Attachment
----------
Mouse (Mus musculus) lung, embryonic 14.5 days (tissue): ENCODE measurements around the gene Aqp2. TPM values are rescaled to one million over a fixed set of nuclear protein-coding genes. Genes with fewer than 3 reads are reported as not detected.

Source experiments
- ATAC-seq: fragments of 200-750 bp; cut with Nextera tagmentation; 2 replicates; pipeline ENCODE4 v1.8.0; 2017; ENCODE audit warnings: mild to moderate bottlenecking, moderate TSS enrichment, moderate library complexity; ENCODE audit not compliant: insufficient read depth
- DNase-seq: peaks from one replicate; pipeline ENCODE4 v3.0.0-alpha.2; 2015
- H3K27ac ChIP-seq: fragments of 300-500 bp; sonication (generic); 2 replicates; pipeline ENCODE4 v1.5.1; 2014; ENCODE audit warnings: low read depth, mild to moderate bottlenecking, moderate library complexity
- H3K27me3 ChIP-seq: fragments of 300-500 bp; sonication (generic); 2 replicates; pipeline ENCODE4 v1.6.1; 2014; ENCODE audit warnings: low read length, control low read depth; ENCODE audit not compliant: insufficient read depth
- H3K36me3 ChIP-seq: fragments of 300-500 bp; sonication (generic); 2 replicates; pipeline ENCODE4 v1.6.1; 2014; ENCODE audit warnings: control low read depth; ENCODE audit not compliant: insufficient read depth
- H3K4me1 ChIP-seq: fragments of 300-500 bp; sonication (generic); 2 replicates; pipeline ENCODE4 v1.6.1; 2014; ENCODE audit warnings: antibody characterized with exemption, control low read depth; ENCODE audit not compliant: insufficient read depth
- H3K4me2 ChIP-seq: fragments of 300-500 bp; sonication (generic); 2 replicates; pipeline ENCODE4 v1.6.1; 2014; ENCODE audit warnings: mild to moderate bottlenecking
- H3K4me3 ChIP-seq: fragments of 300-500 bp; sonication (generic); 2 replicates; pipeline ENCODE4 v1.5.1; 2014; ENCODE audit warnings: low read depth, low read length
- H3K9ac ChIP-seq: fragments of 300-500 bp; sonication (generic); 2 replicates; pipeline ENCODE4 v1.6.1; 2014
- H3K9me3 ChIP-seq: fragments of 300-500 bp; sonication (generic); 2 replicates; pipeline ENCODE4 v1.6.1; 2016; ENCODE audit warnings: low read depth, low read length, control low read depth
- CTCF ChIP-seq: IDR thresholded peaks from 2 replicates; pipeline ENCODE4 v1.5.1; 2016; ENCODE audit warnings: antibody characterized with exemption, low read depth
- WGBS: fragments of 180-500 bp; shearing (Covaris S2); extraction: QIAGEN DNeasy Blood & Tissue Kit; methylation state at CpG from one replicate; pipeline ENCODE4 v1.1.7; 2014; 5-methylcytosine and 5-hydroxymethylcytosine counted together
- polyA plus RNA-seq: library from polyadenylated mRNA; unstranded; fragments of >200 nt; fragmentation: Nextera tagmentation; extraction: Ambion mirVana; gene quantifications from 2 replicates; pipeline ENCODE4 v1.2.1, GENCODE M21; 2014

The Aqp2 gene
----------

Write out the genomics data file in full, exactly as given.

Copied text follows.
Mouse (Mus musculus) lung, embryonic 14.5 days (tissue): ENCODE measurements around the gene Aqp2. TPM values are rescaled to one million over a fixed set of nuclear protein-coding genes. Genes with fewer than 3 reads are reported as not detected.

Source experiments
- ATAC-seq: fragments of 200-750 bp; cut with Nextera tagmentation; 2 replicates; pipeline ENCODE4 v1.8.0; 2017; ENCODE audit warnings: mild to moderate bottlenecking, moderate TSS enrichment, moderate library complexity; ENCODE audit not compliant: insufficient read depth
- DNase-seq: peaks from one replicate; pipeline ENCODE4 v3.0.0-alpha.2; 2015
- H3K27ac ChIP-seq: fragments of 300-500 bp; sonication (generic); 2 replicates; pipeline ENCODE4 v1.5.1; 2014; ENCODE audit warnings: low read depth, mild to moderate bottlenecking, moderate library complexity
- H3K27me3 ChIP-seq: fragments of 300-500 bp; sonication (generic); 2 replicates; pipeline ENCODE4 v1.6.1; 2014; ENCODE audit warnings: low read length, control low read depth; ENCODE audit not compliant: insufficient read depth
- H3K36me3 ChIP-seq: fragments of 300-500 bp; sonication (generic); 2 replicates; pipeline ENCODE4 v1.6.1; 2014; ENCODE audit warnings: control low read depth; ENCODE audit not compliant: insufficient read depth
- H3K4me1 ChIP-seq: fragments of 300-500 bp; sonication (generic); 2 replicates; pipeline ENCODE4 v1.6.1; 2014; ENCODE audit warnings: antibody characterized with exemption, control low read depth; ENCODE audit not compliant: insufficient read depth
- H3K4me2 ChIP-seq: fragments of 300-500 bp; sonication (generic); 2 replicates; pipeline ENCODE4 v1.6.1; 2014; ENCODE audit warnings: mild to moderate bottlenecking
- H3K4me3 ChIP-seq: fragments of 300-500 bp; sonication (generic); 2 replicates; pipeline ENCODE4 v1.5.1; 2014; ENCODE audit warnings: low read depth, low read length
- H3K9ac ChIP-seq: fragments of 300-500 bp; sonication (generic); 2 replicates; pipeline ENCODE4 v1.6.1; 2014
- H3K9me3 ChIP-seq: fragments of 300-500 bp; sonication (generic); 2 replicates; pipeline ENCODE4 v1.6.1; 2016; ENCODE audit warnings: low read depth, low read length, control low read depth
- CTCF ChIP-seq: IDR thresholded peaks from 2 replicates; pipeline ENCODE4 v1.5.1; 2016; ENCODE audit warnings: antibody characterized with exemption, low read depth
- WGBS: fragments of 180-500 bp; shearing (Covaris S2); extraction: QIAGEN DNeasy Blood & Tissue Kit; methylation state at CpG from one replicate; pipeline ENCODE4 v1.1.7; 2014; 5-methylcytosine and 5-hydroxymethylcytosine counted together
- polyA plus RNA-seq: library from polyadenylated mRNA; unstranded; fragments of >200 nt; fragmentation: Nextera tagmentation; extraction: Ambion mirVana; gene quantifications from 2 replicates; pipeline ENCODE4 v1.2.1, GENCODE M21; 2014

The Aqp2 gene